Prodeus Review – Magnificent Metal Mayhem

Prodeus Review

If you’re a gamer of a certain, uh… advanced age, you’ll remember when you first played Doom. Back in the 90s, we couldn’t imagine a shooter being more metal. It was gory, it was fast, and it was an effin’ blast. Advance the clock a few decades, sit down with Prodeus, and you’ll realize just how innocent we were. Badass? Hardly. Prodeus is the game we thought we were playing in those long ago days. But is nostalgia all it’s cracked up to be?

Doom Thy New Name is Prodeus

I know, it seems unfair to keep invoking the D-word, but while Prodeus is its own thing, it’s also deeply indebted to Doom and its shooter brethren. Hell, there’s even a setting to make it look like it’s being played on grandma’s CRT. Prodeus is a full-out, take no prisoners shooter like they used to make. Forget your sensitive heroes and psychological subtext. You blast your way through levels filled with aliens and monsters, grabbing weapons, ammo, and health along the way. There’s even colored keys to unlock inaccessible areas filled with loot and/or progress. Just like the old days.

Until later in the game, you fight through claustrophobic halls and rooms, or sprint around outdoor passages. Prodeus’ story is heavy metal hokum. You’re a human cyborg, caught in the battle between the demon Order and Chaos aliens. Really, though, your goal is to everything that moves into crimson colored modern art. It’s not that the plot is irrelevant. You just don’t have time to pay attention to it.

Painted in Blood

Just like shooters of old, Prodeus gives you shotguns, rail guns, rocket launchers, twin pistols and much more. But shooters have evolved since the 90s, and Prodeus folds in some new-fangled mechanics. Each weapon has an alt-fire mode, and you can upgrade the guns as well. Every weapon is incredibly satisfying to use. In large part, this is due to the kill animations. They are brutal. They’re bloody, gory and much more visceral than the blocky red red pixels of the original Doom. Dispatching aliens and demons just never gets old. The enemies themselves are near clones of old-time Doom and Quake monsters, but with slightly cagier AI and deadlier accuracy. The bosses vary from piece of cake to prepare to die.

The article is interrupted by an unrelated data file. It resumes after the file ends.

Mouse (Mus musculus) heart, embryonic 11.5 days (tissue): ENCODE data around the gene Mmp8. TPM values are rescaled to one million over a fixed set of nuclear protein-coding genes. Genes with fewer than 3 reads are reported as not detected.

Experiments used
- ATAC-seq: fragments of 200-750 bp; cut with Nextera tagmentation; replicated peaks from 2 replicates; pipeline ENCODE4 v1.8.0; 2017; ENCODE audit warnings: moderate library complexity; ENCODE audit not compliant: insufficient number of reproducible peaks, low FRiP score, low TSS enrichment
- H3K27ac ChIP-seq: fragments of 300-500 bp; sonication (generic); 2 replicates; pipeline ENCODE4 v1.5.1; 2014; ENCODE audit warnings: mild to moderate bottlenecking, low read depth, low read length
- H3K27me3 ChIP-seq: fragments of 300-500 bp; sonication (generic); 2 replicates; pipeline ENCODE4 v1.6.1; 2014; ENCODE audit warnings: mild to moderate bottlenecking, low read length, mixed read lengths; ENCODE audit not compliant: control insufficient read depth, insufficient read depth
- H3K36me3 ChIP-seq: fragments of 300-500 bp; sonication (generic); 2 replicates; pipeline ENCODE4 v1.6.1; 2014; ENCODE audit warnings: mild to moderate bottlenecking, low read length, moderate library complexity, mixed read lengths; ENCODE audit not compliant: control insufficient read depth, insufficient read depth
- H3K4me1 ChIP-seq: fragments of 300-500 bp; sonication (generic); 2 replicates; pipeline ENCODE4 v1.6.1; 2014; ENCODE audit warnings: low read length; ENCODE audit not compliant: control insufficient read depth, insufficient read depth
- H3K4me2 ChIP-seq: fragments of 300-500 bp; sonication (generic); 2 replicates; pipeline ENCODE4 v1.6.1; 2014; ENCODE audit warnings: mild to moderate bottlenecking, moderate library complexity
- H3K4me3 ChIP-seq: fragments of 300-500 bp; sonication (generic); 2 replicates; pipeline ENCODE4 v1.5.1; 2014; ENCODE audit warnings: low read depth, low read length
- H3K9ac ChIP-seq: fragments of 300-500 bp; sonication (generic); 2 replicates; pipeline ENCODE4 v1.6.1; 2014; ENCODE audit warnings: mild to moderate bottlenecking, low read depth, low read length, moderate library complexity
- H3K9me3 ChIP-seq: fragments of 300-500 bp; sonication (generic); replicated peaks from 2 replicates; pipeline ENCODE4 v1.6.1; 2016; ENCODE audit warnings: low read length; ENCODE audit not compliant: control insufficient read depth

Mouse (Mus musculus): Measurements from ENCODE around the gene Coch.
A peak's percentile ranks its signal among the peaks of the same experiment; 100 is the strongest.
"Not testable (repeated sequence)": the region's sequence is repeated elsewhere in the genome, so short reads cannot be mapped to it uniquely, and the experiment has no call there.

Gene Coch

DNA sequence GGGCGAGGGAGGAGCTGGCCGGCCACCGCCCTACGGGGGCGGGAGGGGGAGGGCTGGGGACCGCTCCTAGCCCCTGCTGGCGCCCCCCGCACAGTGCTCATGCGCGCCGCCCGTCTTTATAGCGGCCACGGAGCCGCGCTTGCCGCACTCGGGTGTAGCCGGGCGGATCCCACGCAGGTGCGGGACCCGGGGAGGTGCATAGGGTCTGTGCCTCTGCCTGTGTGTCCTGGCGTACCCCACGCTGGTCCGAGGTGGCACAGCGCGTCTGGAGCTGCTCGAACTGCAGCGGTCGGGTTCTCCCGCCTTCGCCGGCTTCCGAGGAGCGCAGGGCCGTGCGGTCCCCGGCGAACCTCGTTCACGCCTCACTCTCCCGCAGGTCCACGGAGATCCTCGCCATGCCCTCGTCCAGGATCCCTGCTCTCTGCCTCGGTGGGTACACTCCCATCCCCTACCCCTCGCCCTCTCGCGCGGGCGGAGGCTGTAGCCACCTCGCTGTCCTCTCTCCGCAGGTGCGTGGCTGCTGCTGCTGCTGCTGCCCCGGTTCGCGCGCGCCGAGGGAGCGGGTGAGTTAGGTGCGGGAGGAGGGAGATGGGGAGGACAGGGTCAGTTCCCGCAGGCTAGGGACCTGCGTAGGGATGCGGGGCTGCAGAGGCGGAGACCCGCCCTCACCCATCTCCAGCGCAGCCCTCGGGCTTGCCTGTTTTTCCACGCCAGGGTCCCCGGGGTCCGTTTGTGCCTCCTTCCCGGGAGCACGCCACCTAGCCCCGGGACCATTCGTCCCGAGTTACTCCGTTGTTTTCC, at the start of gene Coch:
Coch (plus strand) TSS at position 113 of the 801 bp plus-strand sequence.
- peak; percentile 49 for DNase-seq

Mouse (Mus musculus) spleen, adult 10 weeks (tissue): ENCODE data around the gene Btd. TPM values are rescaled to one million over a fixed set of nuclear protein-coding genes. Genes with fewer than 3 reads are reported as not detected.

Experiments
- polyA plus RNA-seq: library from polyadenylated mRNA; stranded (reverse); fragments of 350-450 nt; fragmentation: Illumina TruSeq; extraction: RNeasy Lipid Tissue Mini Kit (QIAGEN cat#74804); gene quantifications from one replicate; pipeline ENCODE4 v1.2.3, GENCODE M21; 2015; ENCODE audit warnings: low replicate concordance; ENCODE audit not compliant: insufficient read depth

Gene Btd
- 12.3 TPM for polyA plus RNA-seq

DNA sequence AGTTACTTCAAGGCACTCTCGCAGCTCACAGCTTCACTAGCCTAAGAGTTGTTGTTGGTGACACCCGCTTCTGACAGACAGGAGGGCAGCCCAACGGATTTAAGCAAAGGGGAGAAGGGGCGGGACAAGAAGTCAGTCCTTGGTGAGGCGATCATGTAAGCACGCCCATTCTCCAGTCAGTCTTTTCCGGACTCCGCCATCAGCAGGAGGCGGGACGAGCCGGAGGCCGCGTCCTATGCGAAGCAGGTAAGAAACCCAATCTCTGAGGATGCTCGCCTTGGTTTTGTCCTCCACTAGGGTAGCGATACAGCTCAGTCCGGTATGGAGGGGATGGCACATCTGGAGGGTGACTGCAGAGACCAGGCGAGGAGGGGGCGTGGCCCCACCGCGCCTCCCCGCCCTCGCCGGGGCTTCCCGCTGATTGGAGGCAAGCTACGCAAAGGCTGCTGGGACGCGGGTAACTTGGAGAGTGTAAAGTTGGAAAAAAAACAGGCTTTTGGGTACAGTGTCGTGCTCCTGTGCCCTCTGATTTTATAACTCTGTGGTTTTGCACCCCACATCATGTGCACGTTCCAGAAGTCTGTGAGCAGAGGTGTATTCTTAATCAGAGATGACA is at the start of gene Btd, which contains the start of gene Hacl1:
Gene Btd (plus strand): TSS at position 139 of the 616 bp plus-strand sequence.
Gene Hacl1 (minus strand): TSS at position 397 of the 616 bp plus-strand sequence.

The levels are a bit more labyrinthine than anything from the original Doom era. Luckily, there is a useful map. Speaking of levels, the PC version includes a map editor and there is a very large number of user-created levels, thanks to an active fanbase that not only kickstarted the game, but played it in early access. The editor is not for the tech-timid, however.

Prodeus has a wide array of settings that id would have never thought to include in the original Doom. There are lots of ways to dial down (or up) the difficulty and make the game feel either more modern or like a relic from the dawn of shooters.

Sensory Overload

We’ve talked a lot about Prodeus as an old-school shooter, but graphically, the game pulls off an interesting trick. Compared to original Doom or Quake, there is way more environmental clutter and detail, and the lighting design is excellent to retina-scarring. From frame rates to loading times, Prodeus is a game built on the power of recent tech. The trick is distorting your memory of old shooters, because Prodeus is what they felt like at the time.

Prodeus has excellent sound design and music. The soundtrack is industrial metal and any gaps in the music are filled in by industrial mechanical noise. It’s incredibly effective but unrelenting. Add to it the breakneck pace, brutal combat, and tension-filled exploration and you have a game that can overwhelm to the point of sensory fatigue. Luckily, the levels are reasonable, so it’s easy to play the 10 hour game in bite-sized bits.

Prodeus’ ultraviolent combat is fantastic if that’s what you’re in the mood for. But even the most delicious meal can sour in the stomach if there’s simply too much. In short bursts, Prodeus not just stands on the shoulders of giants, it dwarfs them. Over hours, though, the incessant action and jackhammer sound design start to feel a little restrictive and repetitive. Prodeus is a near-perfect homage to late 90s shooters, but you don’t need to be a demon spawn of Doom to enjoy it.

***PC code provided by the publisher for review***


The Good

  • Satisfying shooting
  • Fantastic old school vibes
  • Lots of community content

The Bad

  • Can be fatiguing over long play sessions
  • Not much variety in pacing
  • Map editor isn’t very user friendly